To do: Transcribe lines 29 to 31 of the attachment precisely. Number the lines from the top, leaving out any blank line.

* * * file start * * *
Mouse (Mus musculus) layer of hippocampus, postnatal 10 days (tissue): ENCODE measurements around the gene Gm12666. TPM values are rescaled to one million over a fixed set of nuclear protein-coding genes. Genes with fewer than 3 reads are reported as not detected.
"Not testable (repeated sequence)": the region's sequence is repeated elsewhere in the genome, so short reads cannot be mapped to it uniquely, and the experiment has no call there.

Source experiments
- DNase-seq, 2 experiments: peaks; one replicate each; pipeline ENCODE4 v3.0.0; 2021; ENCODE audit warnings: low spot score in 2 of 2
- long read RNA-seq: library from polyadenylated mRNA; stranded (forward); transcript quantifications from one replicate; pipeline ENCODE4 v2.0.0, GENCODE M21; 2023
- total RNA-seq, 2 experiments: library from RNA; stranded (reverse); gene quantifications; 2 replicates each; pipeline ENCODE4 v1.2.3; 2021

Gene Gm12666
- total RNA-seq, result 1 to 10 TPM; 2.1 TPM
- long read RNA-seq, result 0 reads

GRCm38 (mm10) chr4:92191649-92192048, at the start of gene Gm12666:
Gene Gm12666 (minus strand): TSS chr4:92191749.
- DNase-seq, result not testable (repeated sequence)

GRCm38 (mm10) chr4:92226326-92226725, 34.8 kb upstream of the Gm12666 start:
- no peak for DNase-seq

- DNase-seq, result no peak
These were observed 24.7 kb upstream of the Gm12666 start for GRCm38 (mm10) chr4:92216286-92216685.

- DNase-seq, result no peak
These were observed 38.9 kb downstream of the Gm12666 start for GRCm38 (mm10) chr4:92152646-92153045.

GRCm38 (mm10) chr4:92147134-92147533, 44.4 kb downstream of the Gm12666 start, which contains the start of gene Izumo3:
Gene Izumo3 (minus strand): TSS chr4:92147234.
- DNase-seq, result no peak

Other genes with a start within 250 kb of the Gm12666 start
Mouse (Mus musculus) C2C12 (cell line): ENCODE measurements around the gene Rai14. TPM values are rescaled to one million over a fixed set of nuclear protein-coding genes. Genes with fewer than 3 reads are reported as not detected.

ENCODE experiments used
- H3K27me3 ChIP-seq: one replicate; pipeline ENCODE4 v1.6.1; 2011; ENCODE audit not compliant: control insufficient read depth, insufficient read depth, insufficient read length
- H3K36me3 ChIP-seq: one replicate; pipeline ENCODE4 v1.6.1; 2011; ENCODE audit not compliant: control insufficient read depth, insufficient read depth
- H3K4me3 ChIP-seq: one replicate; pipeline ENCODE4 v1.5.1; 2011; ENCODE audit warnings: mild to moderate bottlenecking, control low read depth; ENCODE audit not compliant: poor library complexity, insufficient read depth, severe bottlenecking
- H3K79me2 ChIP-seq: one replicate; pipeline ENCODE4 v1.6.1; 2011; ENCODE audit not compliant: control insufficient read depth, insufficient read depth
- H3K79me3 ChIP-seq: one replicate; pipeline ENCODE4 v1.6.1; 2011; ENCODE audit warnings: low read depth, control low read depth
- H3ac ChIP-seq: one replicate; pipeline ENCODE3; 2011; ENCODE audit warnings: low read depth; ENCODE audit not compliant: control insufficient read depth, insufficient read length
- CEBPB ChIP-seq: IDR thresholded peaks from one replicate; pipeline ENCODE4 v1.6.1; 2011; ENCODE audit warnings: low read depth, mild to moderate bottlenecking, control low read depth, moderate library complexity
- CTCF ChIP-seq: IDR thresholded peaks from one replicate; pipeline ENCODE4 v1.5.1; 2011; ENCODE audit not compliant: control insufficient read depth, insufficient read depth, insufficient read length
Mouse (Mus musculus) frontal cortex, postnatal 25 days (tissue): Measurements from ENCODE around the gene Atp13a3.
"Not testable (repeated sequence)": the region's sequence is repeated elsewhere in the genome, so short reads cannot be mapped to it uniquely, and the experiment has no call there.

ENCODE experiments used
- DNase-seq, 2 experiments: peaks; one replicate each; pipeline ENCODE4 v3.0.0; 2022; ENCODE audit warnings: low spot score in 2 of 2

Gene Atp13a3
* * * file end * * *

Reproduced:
- H3K79me3 ChIP-seq: one replicate; pipeline ENCODE4 v1.6.1; 2011; ENCODE audit warnings: low read depth, control low read depth
- H3ac ChIP-seq: one replicate; pipeline ENCODE3; 2011; ENCODE audit warnings: low read depth; ENCODE audit not compliant: control insufficient read depth, insufficient read length
- CEBPB ChIP-seq: IDR thresholded peaks from one replicate; pipeline ENCODE4 v1.6.1; 2011; ENCODE audit warnings: low read depth, mild to moderate bottlenecking, control low read depth, moderate library complexity